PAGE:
What Is a Zombie ETF?
A zombie exchange-traded fund (ETF) is generating little interest from new investors. It is described as a zombie because it isn't growing and making money for the asset manager that issued it.
When ETFs enter zombie territory, it is usually only a matter of time before they are sent to the ETF graveyard. In such cases, account holders get their cash back. At worst, they may make less than they had hoped, and they may get hit with a big tax bill. Investments held for less than one year are taxed at the payer's ordinary income tax rate rather than the usually lower capital gains tax rate.
- The popularity of ETFs has led to a flood of niche offerings, some of which fail to catch on with investors.
- A zombie ETF has stopped growing and taking in new money for the company that issued it.
- When a zombie is killed off, investors get cashed out. That could mean owing taxes on capital gains.
Understanding the Zombie ETF
Zombie ETFs are a symptom of a saturated market for this popular choice for individual investors. There were more than 2,000 ETFs in the U.S. to choose from in 2019, and nearly 7,000 worldwide.
In general, ETFs are funds that aim to replicate the performance of a specific market index or sector. Some are tied to the biggest and broadest indexes like the S&P 500 Index, while others are tied to indexes or other performance measures for a specific sector such as oil, cloud services, or emerging markets.
Rise of the ETF
ETFs are very popular with individual investors because they can produce results comparable to those of mutual funds or professional investment managers but with lower fees. The industry average fee for an ETF is 0.45%, compared with an average expense ratio of 0.5% to 1% for a mutual fund.
ETFs that struggle to attract new money can go into a downward spiral. Liquidity concerns associated with low trading volume scare investors away. The cost of administering a fund that isn't attracting new capital erodes the profitability of the issuing company.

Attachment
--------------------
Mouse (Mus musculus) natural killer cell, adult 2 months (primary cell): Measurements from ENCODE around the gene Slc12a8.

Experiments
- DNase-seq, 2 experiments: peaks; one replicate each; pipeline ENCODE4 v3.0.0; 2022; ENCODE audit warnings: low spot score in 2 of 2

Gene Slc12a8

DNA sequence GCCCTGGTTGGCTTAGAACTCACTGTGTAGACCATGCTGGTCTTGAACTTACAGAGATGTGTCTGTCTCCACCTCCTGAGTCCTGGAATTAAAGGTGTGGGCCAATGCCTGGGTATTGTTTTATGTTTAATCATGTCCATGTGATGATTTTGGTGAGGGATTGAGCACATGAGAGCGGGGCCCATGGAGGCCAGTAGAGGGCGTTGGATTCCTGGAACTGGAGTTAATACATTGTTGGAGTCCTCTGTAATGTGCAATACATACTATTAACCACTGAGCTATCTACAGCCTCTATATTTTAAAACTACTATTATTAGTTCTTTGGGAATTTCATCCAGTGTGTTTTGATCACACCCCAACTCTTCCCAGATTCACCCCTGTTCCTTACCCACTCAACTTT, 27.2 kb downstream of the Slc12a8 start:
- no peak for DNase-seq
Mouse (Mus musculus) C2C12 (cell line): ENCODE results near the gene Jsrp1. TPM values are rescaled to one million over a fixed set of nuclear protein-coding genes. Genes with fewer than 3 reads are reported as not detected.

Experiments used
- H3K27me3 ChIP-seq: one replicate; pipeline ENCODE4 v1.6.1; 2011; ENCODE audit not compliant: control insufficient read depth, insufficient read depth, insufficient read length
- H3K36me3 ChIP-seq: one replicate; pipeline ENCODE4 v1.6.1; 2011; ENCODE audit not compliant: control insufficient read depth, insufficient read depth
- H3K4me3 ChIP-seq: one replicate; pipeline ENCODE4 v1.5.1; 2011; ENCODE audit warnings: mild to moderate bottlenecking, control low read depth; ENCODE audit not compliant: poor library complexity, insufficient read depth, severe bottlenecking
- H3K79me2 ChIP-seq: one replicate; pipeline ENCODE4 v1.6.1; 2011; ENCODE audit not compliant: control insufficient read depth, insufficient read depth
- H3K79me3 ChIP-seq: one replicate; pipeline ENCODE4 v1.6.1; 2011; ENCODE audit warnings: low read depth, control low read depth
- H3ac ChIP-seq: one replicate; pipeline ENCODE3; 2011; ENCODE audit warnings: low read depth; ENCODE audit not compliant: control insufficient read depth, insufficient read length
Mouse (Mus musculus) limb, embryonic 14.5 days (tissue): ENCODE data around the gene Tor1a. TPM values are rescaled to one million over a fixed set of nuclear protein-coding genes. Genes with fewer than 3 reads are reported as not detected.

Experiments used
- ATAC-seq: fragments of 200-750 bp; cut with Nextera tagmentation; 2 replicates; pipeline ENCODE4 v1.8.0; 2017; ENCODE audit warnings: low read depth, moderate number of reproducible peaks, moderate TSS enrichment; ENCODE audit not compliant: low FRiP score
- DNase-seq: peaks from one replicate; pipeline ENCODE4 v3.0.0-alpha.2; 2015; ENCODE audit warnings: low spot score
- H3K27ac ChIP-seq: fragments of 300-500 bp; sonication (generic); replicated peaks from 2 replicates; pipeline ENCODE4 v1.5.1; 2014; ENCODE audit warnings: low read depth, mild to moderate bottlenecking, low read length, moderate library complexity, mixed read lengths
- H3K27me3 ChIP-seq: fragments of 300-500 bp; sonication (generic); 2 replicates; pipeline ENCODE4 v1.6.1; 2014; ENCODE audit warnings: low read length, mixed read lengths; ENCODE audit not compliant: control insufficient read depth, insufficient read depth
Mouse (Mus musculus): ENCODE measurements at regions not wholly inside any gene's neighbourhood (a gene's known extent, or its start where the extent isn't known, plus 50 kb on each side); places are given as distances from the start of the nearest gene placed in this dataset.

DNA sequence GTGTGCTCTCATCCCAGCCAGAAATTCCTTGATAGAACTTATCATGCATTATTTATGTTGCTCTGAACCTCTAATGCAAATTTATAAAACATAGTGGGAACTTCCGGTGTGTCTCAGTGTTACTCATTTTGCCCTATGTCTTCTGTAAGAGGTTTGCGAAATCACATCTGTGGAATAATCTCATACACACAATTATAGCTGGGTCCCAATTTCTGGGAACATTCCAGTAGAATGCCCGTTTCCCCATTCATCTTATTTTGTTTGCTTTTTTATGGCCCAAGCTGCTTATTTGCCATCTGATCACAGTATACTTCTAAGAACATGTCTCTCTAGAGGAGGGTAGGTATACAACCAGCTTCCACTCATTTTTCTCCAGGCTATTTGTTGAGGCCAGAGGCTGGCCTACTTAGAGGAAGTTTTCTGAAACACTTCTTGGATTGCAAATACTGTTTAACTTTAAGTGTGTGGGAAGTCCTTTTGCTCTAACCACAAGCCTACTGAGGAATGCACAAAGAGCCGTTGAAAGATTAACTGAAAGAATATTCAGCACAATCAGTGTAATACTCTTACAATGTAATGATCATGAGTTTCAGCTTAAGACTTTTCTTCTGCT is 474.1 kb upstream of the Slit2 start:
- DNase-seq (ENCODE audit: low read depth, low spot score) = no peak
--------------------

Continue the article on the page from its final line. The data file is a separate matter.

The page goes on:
Investors measure the success of an ETF by its return. The company issuing it measures it by its profitability to the business. Some ETFs have been declared zombies and shut down despite making lots of money for their investors.
The issue is whether a fund fits a strategic need in enough investors' portfolios.
Another factor that can turn ETFs into zombies is high management fees: The average dead ETF carries an expense ratio (ER) of 0.65%, comfortably above the industry average.
How to Spot a Zombie
Zombie ETFs are no longer a rarity.
The broadest and most popular ETFs such as the SPDR S&P 500 ETF Trust (SPY) have filled much of the market demand, leaving few gaps left to capitalize on.
Against this competitive backdrop, providers are coming up with increasingly wacky ideas to stand out from the crowd, increase market share, and broaden their lineup of offerings.
This has resulted in a number of hyper-focused ETFs investing in niche areas of the market. Consider The Obesity ETF (SLIM), which invests in Weight Watchers and other companies in the diet industry.
ETF Fads and Fancies
Other ETFs capture the latest fads and fancies of the investing public. The ultimate example might be Buzz US Sentiment Leaders ETF (BUZ), which invests in the stocks of the companies that get mentioned most frequently on social media.
These funds might have great returns, but even if they do, they're not obvious picks for investors looking to diversify their portfolios across sectors.
Zombie ETF closures average 136 per year.
ETFs that enter zombie territory are more likely to close than they are to come back from the dead. Closures can be seen as a good thing for the industry, ridding it of its rubbish and helping asset managers learn from their past mistakes and come up with more suitable solutions.
How Long Does It Take a Zombie ETF to Die?
There is no universal guideline on when a zombie ETF will be put down. Some issuers give a generous timeline for a new fund to season and start generating interest, while others are able to make quick calls based on the growth in other offerings.
As a general rule of thumb, if a fund hasn’t seen inflows for successive quarters and the trading volume stays low, there is a good chance the issuer is at least thinking about pulling the trigger on that ETF.